By Matthew Armstrong
Webster, Florida hosts the biggest flea market in the state every Monday, and although I have been many times, there are always a few items that catch me by surprise. The treasures range from the beautiful to the bizarre: like a purse made from an armadillo pelt or a set of incredible measured drawings of locomotive engines made by a recently deceased model train enthusiast. But my most astonishing moment by far came several weeks ago, when I saw a man with a headstone for sale.
Now, call me old old-fashioned, but pretty much the only place I expect to find a headstone is in a cemetery. I was shocked to see it just sitting there in the grass, as if it were some common place thing, or part of your standard flea market fare. As a self-proclaimed taphophile I would like to tell you that I already knew what to do, that I followed some sort of protocol and that I am writing this to tell you the textbook example of how to respond to this kind of situation. In actuality, I had no idea what to do. In the hope that others may be more prepared if they are faced with a similar circumstance, and that my plan of action will be expanded upon in the future, I want to share how things played out.
Once I got over my initial shock I decided to try and gather as much information on the stone as possible. I feigned interest and tried to sound as generic as possible: “Wow, this is pretty neat.” Luckily, that was all the catalyst this vendor needed. He told me it came from Salem, NJ. He acquired it from a buddy of his who had done some work demolishing the chapel at a cemetery that had been relocated. The stone had somehow been hidden under or near the chapel and left behind when the other stones were moved. Apparently, that somehow made the stone fair game and ripe for commodification in this man’s eyes. He was quite proud that he was able to offer some provenance for the gravestone. I asked what brought him to Florida, and he explained that he was in town for the Renningers Antique Extravaganza, a weekend-long antique fair a couple towns over in Mt. Dora. He had sold the bulk of his wares there, and was trying to sell off a couple more items so he wouldn’t have to drive them home to Pennsylvania. He asked if I would buy it, and I told him I had a couple other purchases to make, and that I would see how my money was holding out at that point. I began pressing my luck on the detective work, asking, “maybe I could contact you later and see if you are still here? What is your phone number? What is your name?” His tone changed, and his eyes narrowed a bit. I’m sure he began to wonder what the deal was with the third degree, and his answers became increasingly succinct. He told me his name was Mark. He gave me a number that I believe at this point to be a false one. When I asked him when he thought he would be back to Webster he responded, “Never.”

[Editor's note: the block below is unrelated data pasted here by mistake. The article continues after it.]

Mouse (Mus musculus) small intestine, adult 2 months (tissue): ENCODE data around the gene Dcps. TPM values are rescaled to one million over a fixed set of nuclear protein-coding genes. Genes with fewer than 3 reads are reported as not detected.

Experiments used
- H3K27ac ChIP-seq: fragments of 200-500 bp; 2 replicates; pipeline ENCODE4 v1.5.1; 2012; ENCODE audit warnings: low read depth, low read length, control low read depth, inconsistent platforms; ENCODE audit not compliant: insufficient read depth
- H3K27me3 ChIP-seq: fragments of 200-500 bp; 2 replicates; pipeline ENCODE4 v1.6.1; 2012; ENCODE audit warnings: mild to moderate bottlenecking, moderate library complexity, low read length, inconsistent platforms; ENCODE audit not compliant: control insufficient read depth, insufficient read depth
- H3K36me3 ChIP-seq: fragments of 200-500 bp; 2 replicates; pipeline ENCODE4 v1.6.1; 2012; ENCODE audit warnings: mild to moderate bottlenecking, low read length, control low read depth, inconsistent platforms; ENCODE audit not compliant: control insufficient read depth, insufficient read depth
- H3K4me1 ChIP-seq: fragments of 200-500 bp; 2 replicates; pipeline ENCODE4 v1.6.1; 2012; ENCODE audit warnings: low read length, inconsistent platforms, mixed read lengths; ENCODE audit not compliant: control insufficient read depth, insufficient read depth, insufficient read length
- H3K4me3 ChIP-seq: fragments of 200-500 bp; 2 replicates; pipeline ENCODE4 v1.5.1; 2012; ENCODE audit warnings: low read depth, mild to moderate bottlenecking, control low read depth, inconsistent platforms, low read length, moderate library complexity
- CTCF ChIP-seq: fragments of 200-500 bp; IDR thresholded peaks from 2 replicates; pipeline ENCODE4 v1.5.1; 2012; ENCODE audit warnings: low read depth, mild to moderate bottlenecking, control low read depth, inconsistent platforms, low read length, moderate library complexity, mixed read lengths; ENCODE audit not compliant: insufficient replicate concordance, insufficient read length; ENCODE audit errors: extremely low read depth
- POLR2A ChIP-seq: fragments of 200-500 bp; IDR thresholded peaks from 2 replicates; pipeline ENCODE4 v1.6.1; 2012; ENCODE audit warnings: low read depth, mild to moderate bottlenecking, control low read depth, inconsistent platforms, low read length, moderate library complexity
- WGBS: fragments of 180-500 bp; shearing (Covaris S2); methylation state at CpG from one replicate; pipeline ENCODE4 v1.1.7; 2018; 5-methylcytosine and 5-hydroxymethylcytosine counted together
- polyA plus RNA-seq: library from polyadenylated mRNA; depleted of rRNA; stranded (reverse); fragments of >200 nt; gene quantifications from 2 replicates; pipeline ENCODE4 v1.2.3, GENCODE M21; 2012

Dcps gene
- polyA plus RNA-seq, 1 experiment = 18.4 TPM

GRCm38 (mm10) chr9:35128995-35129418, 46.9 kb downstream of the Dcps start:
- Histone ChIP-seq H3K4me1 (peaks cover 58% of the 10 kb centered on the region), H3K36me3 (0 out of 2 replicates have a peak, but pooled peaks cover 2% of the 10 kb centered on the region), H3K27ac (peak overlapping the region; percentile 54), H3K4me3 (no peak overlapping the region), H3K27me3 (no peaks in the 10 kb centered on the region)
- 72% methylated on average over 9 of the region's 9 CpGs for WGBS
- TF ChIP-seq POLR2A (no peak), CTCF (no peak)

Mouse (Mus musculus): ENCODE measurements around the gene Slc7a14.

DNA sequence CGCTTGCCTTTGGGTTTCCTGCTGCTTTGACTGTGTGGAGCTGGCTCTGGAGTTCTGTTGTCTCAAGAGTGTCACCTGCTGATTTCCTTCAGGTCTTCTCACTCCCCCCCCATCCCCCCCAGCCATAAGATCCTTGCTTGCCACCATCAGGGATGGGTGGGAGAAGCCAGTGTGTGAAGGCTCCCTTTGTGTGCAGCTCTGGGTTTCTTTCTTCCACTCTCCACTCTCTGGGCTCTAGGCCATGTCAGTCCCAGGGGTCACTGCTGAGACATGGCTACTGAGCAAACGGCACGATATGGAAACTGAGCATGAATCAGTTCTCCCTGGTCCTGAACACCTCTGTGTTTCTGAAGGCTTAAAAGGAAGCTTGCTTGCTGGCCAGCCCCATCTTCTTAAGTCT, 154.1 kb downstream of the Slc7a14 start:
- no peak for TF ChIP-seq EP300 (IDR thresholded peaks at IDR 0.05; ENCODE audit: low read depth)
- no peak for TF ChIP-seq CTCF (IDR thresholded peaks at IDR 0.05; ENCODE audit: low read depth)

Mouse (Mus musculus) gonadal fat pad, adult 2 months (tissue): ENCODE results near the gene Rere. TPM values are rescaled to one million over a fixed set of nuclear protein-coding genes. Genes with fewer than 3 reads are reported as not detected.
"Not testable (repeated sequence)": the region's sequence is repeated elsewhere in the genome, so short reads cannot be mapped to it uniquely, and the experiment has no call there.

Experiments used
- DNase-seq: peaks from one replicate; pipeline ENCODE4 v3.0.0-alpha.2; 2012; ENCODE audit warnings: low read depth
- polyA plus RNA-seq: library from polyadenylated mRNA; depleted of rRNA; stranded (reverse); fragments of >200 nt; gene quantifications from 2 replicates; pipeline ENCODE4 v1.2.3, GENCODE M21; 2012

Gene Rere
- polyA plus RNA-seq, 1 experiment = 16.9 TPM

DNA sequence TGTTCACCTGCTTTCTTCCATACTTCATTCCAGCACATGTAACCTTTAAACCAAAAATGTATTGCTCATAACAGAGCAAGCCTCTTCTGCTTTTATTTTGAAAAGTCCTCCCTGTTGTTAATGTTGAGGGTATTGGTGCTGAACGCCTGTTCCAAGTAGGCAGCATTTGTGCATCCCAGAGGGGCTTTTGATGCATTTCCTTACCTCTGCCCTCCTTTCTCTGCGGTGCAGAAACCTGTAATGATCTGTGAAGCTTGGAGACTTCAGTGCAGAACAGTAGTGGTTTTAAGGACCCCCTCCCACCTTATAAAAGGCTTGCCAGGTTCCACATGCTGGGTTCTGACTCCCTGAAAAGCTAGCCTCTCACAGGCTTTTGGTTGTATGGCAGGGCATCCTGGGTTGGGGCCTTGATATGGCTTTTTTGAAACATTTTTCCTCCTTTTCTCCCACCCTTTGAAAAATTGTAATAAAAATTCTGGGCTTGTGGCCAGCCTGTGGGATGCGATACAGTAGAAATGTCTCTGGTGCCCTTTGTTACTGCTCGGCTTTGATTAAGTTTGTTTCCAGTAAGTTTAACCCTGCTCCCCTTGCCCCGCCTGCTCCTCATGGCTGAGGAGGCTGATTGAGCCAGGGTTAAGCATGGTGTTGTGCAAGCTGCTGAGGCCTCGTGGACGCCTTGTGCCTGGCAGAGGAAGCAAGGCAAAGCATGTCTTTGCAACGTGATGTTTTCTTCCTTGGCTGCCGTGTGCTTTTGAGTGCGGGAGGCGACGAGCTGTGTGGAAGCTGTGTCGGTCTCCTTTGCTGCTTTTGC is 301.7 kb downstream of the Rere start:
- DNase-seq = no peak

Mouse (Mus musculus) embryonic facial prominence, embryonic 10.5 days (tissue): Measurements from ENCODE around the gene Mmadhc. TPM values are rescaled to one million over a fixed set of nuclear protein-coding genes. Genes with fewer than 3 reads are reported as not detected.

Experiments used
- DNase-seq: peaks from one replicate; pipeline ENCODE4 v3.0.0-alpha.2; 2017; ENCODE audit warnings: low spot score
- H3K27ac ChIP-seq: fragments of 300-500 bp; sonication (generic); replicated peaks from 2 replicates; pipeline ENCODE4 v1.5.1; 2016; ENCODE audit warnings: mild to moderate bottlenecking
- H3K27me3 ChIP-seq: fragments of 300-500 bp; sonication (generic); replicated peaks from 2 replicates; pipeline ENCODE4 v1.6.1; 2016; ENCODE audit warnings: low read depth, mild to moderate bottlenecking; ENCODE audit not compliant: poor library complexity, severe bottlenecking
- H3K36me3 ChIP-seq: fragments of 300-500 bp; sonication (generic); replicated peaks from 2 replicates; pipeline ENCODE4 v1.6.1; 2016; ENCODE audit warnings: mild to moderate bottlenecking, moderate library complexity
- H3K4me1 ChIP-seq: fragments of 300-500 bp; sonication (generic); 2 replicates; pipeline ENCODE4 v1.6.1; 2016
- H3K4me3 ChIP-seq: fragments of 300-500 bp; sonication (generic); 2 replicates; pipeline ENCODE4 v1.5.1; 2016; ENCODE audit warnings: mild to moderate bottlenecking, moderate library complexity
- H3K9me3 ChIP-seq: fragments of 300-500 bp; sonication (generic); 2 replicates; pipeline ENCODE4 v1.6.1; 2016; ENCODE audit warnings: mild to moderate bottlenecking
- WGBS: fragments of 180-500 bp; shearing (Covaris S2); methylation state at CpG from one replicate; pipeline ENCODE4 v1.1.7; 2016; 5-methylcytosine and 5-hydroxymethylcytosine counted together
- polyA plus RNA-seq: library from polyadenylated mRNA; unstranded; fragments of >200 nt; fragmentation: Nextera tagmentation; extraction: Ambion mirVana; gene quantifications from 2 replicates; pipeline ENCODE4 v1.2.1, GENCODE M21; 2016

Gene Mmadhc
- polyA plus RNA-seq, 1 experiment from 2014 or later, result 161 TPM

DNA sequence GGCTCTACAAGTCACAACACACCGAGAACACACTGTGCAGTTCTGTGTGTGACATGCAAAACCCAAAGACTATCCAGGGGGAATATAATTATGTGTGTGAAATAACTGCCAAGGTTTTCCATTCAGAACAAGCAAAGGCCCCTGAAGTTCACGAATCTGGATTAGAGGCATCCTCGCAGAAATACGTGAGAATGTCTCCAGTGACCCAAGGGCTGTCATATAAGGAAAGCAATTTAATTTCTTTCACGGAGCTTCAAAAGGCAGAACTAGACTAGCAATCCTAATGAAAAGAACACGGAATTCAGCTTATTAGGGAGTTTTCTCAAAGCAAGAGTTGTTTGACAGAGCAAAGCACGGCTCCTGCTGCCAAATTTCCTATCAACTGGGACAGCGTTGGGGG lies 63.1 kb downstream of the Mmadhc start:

“Good riddance,” I thought to myself, but that didn’t help that he still had the headstone. A thought flashed through my mind; what if I purchased the stone and shipped it up to the historical society in Salem? The logistics of such a scheme began flooding in and quickly eroded any hope of success: shipping a 120 year old, +25 pound, sugaring slab of marble through the mail from Florida to New Jersey… the stone probably wouldn’t survive the trip, and would likely arrive home in Salem as a pile of dust. Not to mention there’s no way I could afford the shipping cost. No, that just wasn’t going to work.